Weddings are a time of joy and love, but why not show some love to the planet, too? Here are five things to think about when planning an eco-friendly wedding.
Flowers are a staple of wedding décor, so it’s expected that you include at least a few, whether it be your bouquet, centerpieces, or miscellaneous decorations. Ask your florist about what flowers will be in season and use companies that are farm-to-table; this means that they’ll cut the stems and have the flowers to you within a few days. Especially enquire about what local places will get you the freshest flowers at the best price. Also, especially with popular flowers like roses, harmful pesticides are often used, so go organic. Either talk to your florist about where you can find organic growers, or go to organicbouquets.com. Another option is using potted plants for your centerpieces. Potted orchids don’t need to be thrown out after the ceremony, and they won’t wilt, keeping them beautiful throughout the whole day.
For the ceremony, many people are replacing sand pouring or candle lighting ceremonies with a tree planting ceremony. Make sure wherever you’re holding the wedding will allow it, of course; it’s doubtful a golf course or country club would appreciate you planting a tree in the middle of their property without asking first. And do your research on the tree you’d like to plant, too. Avoid invasive species at all costs, as they can often do more harm than good. For example, the Callery pear may seem like a great choice, as they are disease-resistant, can grow in diverse soil and climate types, and produce beautiful white blossoms, but they’re an invasive plant that crowds out native species. Plus, they produce a smell like dead fish, so no one will be happy. Instead, find something native that will benefit and thrive in the Cape’s ecosystem.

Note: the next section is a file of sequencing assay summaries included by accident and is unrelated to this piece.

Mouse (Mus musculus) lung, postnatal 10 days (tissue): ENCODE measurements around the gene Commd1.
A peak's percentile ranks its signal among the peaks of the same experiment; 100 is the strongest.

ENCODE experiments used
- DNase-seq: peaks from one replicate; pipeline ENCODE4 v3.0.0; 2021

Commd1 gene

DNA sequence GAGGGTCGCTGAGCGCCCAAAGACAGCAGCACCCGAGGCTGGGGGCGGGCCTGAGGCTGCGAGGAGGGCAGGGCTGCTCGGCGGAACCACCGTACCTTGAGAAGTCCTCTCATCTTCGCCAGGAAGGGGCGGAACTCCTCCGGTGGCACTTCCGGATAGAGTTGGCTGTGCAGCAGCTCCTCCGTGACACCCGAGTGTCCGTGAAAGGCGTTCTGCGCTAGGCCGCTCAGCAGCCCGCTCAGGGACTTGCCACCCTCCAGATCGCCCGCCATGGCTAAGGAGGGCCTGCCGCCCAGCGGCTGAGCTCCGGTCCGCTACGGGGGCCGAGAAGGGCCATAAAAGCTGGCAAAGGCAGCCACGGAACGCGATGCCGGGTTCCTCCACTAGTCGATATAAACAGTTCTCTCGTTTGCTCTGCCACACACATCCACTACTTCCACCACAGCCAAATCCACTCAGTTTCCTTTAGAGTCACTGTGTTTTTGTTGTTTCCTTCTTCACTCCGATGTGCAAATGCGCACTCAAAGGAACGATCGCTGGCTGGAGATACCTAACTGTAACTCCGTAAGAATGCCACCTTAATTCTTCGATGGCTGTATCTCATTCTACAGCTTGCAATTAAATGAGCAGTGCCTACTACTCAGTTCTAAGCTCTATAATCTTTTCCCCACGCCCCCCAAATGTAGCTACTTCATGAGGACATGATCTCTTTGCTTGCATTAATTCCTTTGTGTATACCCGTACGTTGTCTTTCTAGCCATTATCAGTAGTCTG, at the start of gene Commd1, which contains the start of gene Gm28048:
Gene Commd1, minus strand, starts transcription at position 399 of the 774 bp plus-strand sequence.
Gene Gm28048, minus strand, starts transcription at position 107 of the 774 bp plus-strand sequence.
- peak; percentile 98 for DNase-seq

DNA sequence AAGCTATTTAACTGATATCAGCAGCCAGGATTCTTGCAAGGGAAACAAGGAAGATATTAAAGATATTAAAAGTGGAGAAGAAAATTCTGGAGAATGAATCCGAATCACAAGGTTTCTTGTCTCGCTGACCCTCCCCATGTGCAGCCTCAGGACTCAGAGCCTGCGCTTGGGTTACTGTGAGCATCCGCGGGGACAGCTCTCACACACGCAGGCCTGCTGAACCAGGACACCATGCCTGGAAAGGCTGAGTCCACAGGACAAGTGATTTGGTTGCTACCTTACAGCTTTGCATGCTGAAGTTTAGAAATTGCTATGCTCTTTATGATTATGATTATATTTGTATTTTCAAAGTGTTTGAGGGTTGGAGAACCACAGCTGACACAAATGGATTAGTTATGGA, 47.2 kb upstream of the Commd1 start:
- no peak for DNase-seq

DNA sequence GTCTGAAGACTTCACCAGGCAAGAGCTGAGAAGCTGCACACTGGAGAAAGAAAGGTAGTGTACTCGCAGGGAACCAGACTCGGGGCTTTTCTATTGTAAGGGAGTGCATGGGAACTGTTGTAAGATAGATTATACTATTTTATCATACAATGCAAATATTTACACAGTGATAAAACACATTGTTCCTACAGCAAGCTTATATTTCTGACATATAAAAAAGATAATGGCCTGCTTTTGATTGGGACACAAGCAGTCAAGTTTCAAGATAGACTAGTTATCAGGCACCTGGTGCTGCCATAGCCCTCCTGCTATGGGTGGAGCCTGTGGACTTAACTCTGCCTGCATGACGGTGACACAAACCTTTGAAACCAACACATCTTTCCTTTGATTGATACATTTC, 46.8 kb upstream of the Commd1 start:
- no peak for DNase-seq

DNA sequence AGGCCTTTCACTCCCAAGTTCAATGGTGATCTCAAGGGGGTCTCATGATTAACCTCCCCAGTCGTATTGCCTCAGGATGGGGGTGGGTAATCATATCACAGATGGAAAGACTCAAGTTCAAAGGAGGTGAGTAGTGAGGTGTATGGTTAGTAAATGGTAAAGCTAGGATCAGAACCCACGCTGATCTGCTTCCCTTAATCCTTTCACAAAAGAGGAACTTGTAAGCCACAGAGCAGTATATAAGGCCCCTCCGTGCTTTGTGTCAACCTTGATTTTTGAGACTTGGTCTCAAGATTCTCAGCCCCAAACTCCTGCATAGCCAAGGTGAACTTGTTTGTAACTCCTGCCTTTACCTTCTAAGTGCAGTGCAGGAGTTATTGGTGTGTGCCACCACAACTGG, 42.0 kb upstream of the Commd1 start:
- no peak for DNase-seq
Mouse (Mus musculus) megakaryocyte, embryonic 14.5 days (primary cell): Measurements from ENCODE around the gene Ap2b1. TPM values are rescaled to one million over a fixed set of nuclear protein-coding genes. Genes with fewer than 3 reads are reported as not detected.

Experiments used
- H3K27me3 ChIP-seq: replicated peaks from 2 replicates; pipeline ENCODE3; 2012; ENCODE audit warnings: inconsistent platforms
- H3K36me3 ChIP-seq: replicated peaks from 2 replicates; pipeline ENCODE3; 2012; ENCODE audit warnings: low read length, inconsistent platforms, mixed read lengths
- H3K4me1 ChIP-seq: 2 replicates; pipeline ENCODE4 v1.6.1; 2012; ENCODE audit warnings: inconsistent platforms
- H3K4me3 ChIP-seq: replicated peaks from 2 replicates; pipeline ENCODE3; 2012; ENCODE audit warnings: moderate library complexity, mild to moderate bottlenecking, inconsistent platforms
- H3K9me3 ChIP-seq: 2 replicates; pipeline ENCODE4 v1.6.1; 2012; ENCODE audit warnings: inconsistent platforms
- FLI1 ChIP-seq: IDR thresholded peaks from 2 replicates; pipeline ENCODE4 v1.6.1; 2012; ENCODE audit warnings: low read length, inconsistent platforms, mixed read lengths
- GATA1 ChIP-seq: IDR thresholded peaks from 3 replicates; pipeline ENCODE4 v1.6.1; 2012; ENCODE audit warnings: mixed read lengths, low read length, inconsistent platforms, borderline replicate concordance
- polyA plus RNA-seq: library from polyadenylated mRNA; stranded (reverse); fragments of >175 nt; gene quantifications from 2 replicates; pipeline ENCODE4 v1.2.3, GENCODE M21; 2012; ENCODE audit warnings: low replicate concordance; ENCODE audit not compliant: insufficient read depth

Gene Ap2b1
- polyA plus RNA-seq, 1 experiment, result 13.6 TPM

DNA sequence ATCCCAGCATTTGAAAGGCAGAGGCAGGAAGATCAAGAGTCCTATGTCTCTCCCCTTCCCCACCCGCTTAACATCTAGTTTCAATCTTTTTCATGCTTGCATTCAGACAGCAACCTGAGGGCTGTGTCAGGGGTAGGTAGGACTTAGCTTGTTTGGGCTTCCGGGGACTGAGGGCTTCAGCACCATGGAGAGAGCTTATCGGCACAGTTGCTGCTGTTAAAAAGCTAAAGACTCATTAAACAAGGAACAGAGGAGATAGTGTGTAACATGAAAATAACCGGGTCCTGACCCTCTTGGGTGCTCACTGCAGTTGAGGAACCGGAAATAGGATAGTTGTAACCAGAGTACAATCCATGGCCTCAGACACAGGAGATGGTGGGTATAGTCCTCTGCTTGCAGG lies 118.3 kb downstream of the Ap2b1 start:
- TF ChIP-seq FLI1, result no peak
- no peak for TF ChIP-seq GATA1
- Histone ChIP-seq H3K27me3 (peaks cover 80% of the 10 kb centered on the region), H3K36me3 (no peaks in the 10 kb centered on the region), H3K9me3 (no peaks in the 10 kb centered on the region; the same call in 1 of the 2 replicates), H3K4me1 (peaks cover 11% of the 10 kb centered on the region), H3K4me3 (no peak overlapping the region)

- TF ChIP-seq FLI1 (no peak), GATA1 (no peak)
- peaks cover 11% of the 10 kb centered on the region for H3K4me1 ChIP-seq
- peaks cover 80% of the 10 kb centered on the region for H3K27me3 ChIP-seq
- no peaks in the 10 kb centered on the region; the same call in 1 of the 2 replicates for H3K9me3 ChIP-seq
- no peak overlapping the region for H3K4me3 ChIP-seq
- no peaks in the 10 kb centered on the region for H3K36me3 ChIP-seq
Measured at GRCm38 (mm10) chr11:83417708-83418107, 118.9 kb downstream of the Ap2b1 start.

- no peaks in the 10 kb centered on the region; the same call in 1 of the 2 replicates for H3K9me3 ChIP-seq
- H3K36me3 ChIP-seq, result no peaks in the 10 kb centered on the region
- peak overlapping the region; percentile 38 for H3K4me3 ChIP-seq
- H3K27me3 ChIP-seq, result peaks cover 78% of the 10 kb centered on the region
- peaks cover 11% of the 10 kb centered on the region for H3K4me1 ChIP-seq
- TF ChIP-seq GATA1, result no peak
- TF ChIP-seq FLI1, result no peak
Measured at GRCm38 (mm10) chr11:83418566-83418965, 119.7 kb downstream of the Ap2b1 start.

Being green doesn’t mean you have to sacrifice taste or make your meal vegetarian. Organic foods may be pricier, but they’re generally healthier and overall much better for the environment. Try to use grass-fed, organic beef or free-range chicken, and your guests will be delighted with both the taste and your thoughtfulness. But if you don’t want to go for organic, at least look for caterers that stick with local produce and farms. The food will be fresher because it won’t have come from thousands of miles away, and you’ll be helping the local economy. Especially go for food that’s in-season; strawberries might be tasty, but having them during the winter when they wouldn’t normally be growing can have hugely negative implications for the environment.
For a more creative way to cut down on waste, make your serving vessels edible. Aside from traditional finger foods like mini-quiche and crab cakes, offer treats like cheesecake-stuffed apple cups or cheese-baked peppers. Serve salads in edible parmesan cheese bowls, soup in bread bowls or baby pumpkins, and fruit and mousse in chocolate bowls.
One of the biggest things to go to waste at a wedding is, surprisingly, the cake. You may want to be sure that everyone has a chance to have a delicious slice of cake, so you order two sheet cakes to go with that three-tired, vanilla/chocolate/hazelnut cake decorated with sugar roses, delicate piping, and fondant decorations, but will all of it get eaten? Ordinarily, no. There tends to be a lot of leftovers as, in the name of making sure that everyone gets a slice, the pieces tend to be cut rather small. And most people are too polite to ask for another slice out. So, either ditch the sheet cakes or tell the caterers to be generous with their slicing. Better yet, go with cupcakes. That way you’ll know exactly how many “slices” you’ll have, taking out the guesswork and much of the waste.